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Religious Accommodation Under Title VII: Is It The Happiest Place On Earth If You Can’t Wear Your Hijab?
We continue our examination of the many things today's CEOs need to keep in mind -- things they may not have taught in business school. Today, it's the sometimes hot-button issue of the role of religion in the workplace, this time with a look at a recently-filed lawsuit that’s drawn considerable public attention. (See also here and here.)
Now, most businesses have some sort of dress code, including Zuckerman Spaeder. When a company’s employees routinely interact with customers and the public – say, a retail store or restaurant – many employers go beyond a simple dress code in an effort to establish a company-wide uniform “look.” Perhaps no place on earth goes quite as far as Disneyland, where employees are considered “cast members” and – even when not dressed as a giant cartoon mouse – are asked to reflect certain “themes” throughout the park.
So what happens when one of those “cast members,” a young Muslim woman working as a hostess at a Disney café, requests the right to wear a hijab, the traditional Muslim headscarf?
Well, according to a lawsuit filed yesterday by Imane Boudlal against the Walt Disney Corporation, Disney said “no,” arguing that Boudlal’s hijab would violate the company’s “look” at the Storytellers Café, a 19th-century American themed buffet located in the Disneyland Grand Californian Hotel.
Boudlal alleges that Disney informed her that wearing the hijab would “negatively affect patrons’ experiences” at the Storytellers Café. Complaint ¶ 4. According to Boudlal, she was given “an ultimatum” by Disney if she continued to wear the hijab: she could either move to a position in the back of the restaurant, out of the view of customers, or she could wear oversized novelty hats that would cover the hijab – hats that, Boudlal claims, no other employee was required to wear. When Boudlal refused to do either, she says that Disney fired her. Id. ¶ 5. Boudlal seeks vindication under Title VII of the Civil Rights Act of 1964, 42 U.S.C. § 2000e et seq., which prohibits discrimination on the basis of race color, religion, sex, or national origin, id. § 2000e-2(a).
Title VII further defines “religion” to require an employer to make reasonable accommodations for “all aspects of religious observance and practice, as well as belief” unless the employer demonstrates that such accommodations would constitute an “undue hardship” on the business. Id. § 2000e(j).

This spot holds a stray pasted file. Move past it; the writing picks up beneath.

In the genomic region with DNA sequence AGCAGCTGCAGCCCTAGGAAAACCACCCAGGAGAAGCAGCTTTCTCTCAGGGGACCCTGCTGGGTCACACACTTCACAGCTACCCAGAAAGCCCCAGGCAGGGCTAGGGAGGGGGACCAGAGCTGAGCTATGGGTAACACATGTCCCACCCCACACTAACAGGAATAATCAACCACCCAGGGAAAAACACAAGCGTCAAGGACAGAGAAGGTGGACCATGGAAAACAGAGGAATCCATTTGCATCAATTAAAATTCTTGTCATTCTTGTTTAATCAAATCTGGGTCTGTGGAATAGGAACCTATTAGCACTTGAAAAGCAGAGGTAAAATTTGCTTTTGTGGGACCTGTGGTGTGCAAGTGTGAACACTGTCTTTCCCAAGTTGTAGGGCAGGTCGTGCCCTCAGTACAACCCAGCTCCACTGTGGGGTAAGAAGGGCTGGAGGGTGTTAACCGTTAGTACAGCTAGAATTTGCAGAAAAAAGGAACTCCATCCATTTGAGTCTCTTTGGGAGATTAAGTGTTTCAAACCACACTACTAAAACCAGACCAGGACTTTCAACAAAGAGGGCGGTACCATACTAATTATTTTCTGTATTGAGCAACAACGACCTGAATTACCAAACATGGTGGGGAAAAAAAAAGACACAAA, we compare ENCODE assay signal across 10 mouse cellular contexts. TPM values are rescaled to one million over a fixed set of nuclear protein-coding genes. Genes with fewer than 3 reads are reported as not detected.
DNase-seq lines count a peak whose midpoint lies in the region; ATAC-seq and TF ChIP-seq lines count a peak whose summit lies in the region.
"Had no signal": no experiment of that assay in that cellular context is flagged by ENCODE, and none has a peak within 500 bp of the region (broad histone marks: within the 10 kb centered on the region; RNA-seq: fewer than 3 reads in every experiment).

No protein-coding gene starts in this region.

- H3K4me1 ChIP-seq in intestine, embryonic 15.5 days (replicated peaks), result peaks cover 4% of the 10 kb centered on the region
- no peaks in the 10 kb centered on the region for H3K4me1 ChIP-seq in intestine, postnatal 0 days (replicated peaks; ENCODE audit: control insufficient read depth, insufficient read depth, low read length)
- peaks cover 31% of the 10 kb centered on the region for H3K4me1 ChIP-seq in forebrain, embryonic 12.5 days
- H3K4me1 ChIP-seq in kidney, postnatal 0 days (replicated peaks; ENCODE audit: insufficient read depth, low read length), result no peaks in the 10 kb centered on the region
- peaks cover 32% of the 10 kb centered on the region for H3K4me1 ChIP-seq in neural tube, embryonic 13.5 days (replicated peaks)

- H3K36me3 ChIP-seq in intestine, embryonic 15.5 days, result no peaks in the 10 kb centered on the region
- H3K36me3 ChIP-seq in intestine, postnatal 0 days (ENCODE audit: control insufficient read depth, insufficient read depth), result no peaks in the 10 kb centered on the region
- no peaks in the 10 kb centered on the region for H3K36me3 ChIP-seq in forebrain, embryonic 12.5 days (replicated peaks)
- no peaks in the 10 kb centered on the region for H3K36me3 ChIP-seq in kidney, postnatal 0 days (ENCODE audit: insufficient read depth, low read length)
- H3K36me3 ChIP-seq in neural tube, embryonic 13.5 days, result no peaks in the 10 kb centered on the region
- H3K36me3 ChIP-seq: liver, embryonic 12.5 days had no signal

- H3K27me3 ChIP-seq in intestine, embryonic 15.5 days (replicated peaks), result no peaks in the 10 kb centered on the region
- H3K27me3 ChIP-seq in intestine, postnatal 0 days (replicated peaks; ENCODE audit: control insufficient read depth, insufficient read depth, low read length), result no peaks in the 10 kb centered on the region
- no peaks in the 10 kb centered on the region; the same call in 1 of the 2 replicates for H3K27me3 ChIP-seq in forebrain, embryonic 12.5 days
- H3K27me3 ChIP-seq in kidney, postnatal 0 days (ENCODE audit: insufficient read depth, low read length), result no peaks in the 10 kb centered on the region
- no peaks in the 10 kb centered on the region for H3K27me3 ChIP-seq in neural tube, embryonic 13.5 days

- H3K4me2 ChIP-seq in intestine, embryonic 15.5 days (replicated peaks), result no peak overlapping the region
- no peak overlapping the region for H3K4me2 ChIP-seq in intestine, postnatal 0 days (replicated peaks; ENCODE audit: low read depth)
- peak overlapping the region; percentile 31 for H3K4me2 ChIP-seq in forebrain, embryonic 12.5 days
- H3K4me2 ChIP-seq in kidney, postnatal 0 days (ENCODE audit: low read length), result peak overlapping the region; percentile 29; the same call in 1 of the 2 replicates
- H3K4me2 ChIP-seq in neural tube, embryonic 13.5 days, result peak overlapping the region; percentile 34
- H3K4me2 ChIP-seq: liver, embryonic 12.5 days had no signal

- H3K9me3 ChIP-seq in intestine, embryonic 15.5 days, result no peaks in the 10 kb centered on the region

(Boudlal also raises additional claims in her lawsuit that are beyond the scope of this article – claims that coworkers called her “camel,” “terrorist,” and, somewhat bizarrely, “Kunta Kinte” (after the slave from Roots), and made other anti-Muslim comments to her. Complaint ¶¶ 16-17. Boudlal’s lawsuit also raises state law claims that we do not address here.)
Disney spokesperson Suzi Brown responded as follows:
We met with Ms. Boudlal on Saturday and presented her with several options. She asked that the costume be altered. Those alterations were made and a modified costume was presented to her that meets our costuming guidelines and which we believe provides an accommodation of her religious beliefs. We also provided four different roles that she could transition to that would allow her to wear her own hijab. She has twice chosen to reject all of the options that we've presented.
Disney isn’t the first company to come under fire for having a “look” policy that would potentially prohibit employees from complying with their religious beliefs that they are required to wear particular garb. Indeed, the EEOC has repeatedly brought lawsuits against clothing retailer Abercrombie & Fitch on behalf of Muslims who claim that they were not hired after wearing a hijab to their employment interview. According to the EEOC, both Samantha Elauf and Halla Banafa were marked as “not Abercrombie look” during the interview for wearing hijabs. A&F’s “Look Policy” requires its sales associates to wear clothing “consistent with the Abercrombie brand” and specifically prohibits hats, other headcoverings, and clothes that are black. (Unlike A&F, Disney claims that it offered Boudlal four other positions at Disneyland where she could wear her own hijab.)
As these lawsuits remain pending, we have little guidance as to whether requiring an employer to relax its “look policy” would constitute the kind of “undue hardship” that would otherwise exempt an employer from the accommodation requirements of Title VII. We’ll continue to follow and report on these sorts of cases.